Now people get really, obviously we know, because we see people all the time in our programs and stuff, the page they care about the most is the product page. Right? That they they pretend like the rest of the site doesn’t matter, because the product pages all that happens. But that’s not really the case. But first two things. One, why don’t you tell them why the product page is not the only page it’s matter, like how the buyers journey actually happens for people? Go ahead and start there, then I have a follow up question for you. Okay,
Mariana Dourado 11:48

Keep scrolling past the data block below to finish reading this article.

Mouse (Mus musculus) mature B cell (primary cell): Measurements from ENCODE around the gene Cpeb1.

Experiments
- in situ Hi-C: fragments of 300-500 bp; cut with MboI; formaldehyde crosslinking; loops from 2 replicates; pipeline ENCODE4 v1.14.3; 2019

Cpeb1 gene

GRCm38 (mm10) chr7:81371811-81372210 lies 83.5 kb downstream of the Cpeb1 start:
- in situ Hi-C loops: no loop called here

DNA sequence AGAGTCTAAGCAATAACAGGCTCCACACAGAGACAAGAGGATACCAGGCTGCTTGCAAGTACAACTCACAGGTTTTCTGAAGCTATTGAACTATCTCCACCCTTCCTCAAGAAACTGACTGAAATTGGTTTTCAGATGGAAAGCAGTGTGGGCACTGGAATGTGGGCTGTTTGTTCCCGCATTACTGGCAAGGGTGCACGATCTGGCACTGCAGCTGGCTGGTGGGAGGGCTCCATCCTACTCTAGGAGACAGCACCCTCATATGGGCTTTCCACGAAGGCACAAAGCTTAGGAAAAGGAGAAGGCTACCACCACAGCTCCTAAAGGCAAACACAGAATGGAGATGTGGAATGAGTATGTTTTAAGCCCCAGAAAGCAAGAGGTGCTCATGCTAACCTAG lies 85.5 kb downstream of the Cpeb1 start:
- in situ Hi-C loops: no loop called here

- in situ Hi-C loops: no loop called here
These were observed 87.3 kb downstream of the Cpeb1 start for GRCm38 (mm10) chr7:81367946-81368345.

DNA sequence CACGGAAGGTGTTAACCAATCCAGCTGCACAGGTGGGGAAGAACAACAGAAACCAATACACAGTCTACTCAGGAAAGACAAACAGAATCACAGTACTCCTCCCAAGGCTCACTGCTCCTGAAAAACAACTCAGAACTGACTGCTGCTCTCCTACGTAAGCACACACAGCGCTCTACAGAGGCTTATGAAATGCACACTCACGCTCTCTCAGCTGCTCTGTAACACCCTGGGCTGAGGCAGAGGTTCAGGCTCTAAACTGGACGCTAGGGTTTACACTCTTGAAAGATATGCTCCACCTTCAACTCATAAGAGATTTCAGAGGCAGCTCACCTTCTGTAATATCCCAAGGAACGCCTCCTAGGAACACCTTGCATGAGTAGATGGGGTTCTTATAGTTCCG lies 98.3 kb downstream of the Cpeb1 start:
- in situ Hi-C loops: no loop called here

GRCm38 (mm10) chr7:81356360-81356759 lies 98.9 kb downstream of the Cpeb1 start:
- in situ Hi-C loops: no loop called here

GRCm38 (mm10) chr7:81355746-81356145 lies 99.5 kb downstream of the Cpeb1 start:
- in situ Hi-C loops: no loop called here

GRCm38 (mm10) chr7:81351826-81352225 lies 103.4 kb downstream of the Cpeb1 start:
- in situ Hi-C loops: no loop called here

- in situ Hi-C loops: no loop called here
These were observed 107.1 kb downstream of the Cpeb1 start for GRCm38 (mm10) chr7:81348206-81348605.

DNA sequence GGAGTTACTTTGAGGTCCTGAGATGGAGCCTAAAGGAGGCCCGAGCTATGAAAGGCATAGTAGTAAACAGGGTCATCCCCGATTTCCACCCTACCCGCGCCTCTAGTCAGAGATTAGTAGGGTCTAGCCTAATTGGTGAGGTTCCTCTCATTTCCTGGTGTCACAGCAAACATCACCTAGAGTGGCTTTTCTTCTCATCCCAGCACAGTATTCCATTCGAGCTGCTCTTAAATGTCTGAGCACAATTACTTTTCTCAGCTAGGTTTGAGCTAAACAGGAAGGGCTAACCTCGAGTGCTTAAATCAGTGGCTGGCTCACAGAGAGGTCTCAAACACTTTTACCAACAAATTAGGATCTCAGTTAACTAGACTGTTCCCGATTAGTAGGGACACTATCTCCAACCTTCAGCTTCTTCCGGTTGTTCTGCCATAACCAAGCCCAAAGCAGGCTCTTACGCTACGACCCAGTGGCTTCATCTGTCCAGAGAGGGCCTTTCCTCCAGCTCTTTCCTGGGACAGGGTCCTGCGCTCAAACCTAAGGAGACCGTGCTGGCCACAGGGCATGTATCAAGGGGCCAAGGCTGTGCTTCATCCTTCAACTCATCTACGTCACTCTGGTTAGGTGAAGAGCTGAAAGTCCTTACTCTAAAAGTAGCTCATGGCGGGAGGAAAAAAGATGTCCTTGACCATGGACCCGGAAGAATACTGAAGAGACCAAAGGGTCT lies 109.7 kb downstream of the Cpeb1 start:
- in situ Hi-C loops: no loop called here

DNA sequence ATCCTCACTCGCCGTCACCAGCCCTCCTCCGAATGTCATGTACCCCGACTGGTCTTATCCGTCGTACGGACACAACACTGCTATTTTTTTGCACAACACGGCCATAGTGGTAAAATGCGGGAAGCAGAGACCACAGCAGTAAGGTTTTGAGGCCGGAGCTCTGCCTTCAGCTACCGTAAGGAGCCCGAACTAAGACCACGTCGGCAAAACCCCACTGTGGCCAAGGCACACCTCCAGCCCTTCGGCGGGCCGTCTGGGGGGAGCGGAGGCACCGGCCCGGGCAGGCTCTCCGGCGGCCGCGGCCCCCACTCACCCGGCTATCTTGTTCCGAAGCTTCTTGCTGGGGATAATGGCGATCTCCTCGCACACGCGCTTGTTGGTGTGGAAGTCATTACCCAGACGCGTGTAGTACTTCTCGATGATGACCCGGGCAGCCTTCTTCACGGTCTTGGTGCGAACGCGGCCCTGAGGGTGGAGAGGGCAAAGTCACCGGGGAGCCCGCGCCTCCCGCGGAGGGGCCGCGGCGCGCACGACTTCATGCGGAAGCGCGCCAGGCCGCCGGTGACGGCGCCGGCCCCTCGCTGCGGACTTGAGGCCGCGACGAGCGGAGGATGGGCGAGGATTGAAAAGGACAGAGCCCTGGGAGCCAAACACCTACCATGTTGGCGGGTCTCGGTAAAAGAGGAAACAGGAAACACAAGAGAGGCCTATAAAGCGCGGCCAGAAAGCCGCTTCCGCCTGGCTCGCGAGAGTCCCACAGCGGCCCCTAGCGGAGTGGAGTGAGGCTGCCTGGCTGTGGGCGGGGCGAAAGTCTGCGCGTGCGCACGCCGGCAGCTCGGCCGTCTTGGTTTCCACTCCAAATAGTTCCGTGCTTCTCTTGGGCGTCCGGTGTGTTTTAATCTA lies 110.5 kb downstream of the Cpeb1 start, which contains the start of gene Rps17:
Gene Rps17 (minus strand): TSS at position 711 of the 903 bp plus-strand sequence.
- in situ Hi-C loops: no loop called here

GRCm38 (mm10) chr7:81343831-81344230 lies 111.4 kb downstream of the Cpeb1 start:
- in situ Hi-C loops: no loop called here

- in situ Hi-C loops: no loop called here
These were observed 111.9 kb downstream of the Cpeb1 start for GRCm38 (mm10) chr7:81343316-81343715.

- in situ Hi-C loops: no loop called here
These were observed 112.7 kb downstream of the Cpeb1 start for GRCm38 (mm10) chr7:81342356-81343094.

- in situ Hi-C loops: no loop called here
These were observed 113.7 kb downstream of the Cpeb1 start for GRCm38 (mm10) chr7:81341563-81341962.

let’s start from the homepage, right. And then we can cover each step and what we can do on each one. So on the homepage, as you mentioned, the main goals are to build trust, and to provide clarity on the next step. So customers should land on your website and know exactly what you sell. So what we typically recommend is putting three to four bullet points with your unique features. Why are you awesome? Why is your product awesome? And then people can easily understand what you’re selling, and also to add an image that shows what you’re selling. And that’s something really important because one of our clients when he first started, I ran the first user test, and people were extremely confused with images, he actually sells masks and users were like, is that underwear is he selling clothes, and they were completely confused. But the interesting thing is that the features, the masks features were there. So if they read it, they would be able to understand, but they they don’t really most of the people don’t read it. And we know that. So that’s why it’s important to match. And once we updated the main banner image, this never happened again. So also on one of the last change Gen sessions, one of the stores was selling clothes to kids. And their best selling products were like four to five year old items, but they were promoting the newborn items. So you got to figure out if it makes sense, what you’re promoting what you’re highlighting. And of course, if you have a strategy for that, that’s okay. But you got to pay attention to everything. Absolutely. And as we mentioned, the CTA buttons need to be clear. So people don’t have to try to guess what’s going to happen once they click it. And the navigation should also be be clear, they should understand what are the pages what are the collections. And when it comes to search. visitors who use the search typically converted like many times more, maybe four to five times more seeing that several times. So it’s very important to have it permanent and optimized as well. And then when we talk about the collection pages, the main goal is to show which products you sell. So then customers can can choose from from the available options, what what products they want to see in detail, right. So filters in sort options are the most important things in these pages. And you got to make sure you have relevant filters. So I was analyzing a website, I did first store audit a while ago, and they were selling t shirts, but the only filters they provided were collections and I didn’t know their brand. Their collection seems totally random thing to me, because I was not familiar with it. So I couldn’t filter by color by size, by pattern.